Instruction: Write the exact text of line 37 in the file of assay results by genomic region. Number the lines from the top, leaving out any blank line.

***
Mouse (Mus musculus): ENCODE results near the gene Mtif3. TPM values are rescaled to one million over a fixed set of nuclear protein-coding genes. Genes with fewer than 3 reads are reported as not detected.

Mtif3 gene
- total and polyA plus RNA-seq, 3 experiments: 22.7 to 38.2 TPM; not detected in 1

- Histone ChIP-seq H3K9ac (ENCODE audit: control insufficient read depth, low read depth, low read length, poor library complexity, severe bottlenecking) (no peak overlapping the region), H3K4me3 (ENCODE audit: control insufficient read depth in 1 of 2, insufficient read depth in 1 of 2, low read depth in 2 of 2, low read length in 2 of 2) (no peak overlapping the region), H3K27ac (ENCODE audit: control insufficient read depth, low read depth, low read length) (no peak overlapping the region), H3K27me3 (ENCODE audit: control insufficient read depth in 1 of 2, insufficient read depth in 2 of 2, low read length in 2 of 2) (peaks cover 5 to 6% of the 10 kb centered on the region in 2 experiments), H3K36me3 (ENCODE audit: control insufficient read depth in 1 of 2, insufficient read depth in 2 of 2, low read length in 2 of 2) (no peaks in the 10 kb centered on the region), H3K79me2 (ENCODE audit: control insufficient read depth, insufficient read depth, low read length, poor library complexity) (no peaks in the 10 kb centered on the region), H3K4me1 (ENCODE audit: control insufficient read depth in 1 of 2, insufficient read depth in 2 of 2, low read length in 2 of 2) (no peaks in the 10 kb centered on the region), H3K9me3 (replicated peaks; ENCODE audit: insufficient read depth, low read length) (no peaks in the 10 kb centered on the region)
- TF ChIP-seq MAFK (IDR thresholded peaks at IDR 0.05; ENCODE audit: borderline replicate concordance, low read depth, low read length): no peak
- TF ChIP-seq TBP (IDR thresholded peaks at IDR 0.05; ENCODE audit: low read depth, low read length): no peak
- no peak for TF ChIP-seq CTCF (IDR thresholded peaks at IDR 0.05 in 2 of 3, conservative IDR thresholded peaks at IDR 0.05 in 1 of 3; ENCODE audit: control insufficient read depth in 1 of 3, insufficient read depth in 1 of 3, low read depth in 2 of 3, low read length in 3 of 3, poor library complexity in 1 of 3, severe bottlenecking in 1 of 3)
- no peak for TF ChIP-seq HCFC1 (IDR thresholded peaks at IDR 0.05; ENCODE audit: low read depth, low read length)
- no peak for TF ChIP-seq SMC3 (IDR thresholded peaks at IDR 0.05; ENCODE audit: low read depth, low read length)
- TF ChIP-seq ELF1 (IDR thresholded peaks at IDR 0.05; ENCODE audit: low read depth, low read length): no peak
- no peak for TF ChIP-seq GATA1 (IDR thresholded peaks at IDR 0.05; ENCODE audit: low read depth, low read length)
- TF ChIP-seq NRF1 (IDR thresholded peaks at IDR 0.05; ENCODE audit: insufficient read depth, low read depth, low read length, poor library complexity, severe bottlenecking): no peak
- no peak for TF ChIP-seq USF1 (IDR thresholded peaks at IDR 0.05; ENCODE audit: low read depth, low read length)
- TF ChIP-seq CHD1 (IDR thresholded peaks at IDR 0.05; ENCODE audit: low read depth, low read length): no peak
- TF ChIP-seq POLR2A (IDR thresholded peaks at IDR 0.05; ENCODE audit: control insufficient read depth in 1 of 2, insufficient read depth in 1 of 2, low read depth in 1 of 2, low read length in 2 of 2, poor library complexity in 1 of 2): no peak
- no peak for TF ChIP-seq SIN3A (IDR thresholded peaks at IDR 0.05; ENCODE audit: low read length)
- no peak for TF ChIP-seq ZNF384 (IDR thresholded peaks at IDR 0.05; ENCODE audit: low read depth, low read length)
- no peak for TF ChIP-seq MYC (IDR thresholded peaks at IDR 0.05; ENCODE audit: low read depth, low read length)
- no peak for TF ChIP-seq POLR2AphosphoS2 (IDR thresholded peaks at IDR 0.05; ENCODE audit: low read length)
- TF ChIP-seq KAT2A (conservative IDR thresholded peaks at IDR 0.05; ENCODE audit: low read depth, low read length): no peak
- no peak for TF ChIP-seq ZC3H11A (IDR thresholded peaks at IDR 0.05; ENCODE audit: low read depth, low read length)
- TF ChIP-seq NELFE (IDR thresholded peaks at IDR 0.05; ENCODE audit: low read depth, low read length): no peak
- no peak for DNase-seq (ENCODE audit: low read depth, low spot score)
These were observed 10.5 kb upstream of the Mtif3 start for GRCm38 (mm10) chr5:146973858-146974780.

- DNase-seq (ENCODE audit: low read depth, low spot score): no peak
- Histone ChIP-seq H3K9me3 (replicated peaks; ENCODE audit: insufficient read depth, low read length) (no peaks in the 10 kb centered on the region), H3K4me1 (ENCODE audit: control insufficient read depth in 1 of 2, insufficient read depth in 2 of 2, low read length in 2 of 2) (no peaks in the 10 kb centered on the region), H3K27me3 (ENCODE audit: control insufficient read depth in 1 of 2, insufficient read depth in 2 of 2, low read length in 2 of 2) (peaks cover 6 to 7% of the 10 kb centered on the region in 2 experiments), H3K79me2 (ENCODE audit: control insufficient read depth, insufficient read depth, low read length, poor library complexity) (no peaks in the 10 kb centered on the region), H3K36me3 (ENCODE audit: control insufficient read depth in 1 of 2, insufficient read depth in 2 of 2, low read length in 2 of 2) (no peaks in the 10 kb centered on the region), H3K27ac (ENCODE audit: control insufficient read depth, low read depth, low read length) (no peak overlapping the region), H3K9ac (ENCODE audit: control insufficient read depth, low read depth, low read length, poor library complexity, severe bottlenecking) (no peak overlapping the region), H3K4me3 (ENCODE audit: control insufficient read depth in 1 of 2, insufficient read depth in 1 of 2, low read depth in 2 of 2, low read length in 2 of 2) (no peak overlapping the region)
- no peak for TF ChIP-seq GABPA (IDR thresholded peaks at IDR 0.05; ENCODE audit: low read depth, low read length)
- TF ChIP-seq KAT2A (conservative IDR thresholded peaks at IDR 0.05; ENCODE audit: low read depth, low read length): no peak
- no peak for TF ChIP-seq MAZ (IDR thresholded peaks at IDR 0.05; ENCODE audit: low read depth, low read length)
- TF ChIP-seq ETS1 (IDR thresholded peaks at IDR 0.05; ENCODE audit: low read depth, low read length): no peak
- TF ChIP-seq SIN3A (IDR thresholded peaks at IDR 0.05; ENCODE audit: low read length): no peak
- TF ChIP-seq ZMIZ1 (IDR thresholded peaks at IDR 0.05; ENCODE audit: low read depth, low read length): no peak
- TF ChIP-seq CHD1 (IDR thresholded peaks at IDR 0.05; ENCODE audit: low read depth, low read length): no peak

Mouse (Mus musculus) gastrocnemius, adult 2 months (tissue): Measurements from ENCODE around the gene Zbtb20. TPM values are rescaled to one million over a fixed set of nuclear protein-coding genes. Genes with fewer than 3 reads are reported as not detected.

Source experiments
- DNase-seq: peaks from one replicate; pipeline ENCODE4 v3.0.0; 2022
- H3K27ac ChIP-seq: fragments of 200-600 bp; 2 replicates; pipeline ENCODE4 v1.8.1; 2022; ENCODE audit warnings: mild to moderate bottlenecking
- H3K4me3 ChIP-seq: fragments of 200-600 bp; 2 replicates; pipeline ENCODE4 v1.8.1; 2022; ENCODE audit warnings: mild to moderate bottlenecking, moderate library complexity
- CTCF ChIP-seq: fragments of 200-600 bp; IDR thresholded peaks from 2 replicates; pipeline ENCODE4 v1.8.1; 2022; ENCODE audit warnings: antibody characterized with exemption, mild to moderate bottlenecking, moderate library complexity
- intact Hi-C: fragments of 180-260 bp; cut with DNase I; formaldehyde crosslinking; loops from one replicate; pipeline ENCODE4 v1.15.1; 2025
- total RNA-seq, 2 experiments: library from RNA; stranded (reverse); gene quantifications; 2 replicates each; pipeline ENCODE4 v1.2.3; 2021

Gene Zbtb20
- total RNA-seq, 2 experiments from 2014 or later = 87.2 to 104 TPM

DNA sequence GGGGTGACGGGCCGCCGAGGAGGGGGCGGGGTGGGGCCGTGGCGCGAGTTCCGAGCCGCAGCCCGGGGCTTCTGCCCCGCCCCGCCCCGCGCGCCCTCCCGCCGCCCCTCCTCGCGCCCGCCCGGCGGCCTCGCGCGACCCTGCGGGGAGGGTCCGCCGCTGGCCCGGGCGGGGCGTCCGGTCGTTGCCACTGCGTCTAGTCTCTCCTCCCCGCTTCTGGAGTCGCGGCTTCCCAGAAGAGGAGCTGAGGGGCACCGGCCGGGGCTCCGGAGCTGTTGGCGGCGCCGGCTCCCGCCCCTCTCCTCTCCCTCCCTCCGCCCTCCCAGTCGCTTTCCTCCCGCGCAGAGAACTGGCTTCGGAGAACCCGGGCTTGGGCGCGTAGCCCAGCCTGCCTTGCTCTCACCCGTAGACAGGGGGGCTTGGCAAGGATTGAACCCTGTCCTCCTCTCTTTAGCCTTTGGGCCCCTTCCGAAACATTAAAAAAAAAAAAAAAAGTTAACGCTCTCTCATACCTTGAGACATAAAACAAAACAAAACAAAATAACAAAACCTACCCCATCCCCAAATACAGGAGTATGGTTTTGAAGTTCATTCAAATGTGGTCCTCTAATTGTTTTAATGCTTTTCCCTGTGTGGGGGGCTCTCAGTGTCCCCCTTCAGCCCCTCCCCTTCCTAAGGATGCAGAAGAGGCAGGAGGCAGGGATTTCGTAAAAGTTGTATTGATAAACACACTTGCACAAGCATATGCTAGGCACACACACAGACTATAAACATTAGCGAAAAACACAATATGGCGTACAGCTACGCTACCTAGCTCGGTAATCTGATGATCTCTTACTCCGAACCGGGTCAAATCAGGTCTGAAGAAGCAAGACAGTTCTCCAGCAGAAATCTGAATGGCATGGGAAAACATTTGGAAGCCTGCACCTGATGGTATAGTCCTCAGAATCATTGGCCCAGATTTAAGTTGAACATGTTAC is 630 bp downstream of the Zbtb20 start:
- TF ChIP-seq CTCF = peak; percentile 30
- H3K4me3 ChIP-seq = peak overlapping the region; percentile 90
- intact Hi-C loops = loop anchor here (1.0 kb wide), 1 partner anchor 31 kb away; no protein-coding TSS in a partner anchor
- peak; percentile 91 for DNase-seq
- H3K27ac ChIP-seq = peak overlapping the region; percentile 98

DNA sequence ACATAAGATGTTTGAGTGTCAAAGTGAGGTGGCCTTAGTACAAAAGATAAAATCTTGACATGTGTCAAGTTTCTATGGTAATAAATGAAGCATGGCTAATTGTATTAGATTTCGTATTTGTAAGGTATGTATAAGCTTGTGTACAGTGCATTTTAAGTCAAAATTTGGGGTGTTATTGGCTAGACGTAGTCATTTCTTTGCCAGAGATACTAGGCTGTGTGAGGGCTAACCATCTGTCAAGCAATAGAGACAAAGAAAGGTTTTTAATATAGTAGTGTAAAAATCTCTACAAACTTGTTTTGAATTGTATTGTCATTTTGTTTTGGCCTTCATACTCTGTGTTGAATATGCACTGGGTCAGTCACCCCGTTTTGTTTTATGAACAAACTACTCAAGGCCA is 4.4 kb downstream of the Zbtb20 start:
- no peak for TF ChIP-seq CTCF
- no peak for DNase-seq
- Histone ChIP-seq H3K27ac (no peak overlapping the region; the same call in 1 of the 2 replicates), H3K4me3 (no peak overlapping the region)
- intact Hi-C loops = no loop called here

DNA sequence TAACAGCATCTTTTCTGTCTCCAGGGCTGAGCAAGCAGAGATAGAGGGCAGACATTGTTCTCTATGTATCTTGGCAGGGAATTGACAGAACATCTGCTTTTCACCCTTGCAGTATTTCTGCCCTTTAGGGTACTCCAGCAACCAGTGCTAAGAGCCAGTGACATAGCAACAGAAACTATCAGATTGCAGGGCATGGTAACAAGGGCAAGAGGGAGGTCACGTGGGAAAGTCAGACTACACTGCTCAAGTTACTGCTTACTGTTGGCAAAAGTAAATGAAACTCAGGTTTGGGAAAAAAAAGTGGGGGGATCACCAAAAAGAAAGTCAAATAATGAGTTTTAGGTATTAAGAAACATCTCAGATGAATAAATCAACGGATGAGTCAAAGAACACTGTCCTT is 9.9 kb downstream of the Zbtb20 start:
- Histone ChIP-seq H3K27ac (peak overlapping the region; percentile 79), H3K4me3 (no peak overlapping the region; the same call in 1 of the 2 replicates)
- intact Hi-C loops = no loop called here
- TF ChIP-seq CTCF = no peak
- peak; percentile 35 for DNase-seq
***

- H3K27ac ChIP-seq: fragments of 200-600 bp; 2 replicates; pipeline ENCODE4 v1.8.1; 2022; ENCODE audit warnings: mild to moderate bottlenecking